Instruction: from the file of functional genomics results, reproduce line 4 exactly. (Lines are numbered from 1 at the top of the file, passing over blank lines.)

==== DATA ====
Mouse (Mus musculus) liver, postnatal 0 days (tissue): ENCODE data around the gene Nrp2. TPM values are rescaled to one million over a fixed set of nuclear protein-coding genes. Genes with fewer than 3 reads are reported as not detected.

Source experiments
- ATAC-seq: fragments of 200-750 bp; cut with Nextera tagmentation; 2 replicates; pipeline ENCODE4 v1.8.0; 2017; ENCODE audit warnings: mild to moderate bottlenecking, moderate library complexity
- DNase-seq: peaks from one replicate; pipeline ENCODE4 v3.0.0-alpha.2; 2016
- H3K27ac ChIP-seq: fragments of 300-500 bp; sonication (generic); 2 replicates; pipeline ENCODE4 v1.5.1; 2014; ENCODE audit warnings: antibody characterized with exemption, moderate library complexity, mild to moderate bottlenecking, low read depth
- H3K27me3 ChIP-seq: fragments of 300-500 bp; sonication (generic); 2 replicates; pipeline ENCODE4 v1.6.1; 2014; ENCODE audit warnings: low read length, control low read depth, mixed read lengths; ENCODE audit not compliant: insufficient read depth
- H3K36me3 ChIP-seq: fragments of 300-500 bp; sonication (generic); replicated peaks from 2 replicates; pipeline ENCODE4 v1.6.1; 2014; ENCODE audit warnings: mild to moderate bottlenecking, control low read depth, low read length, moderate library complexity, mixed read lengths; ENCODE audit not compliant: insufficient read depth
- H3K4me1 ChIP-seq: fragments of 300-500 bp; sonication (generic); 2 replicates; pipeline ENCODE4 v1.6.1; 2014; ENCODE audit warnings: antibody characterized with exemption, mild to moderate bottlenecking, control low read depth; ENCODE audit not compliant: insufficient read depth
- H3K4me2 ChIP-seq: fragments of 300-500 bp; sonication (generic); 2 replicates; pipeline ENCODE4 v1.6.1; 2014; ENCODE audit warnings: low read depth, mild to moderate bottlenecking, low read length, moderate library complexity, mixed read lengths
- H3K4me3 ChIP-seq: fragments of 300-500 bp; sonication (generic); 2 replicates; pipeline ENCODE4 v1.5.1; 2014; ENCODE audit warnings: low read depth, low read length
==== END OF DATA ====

- DNase-seq: peaks from one replicate; pipeline ENCODE4 v3.0.0-alpha.2; 2016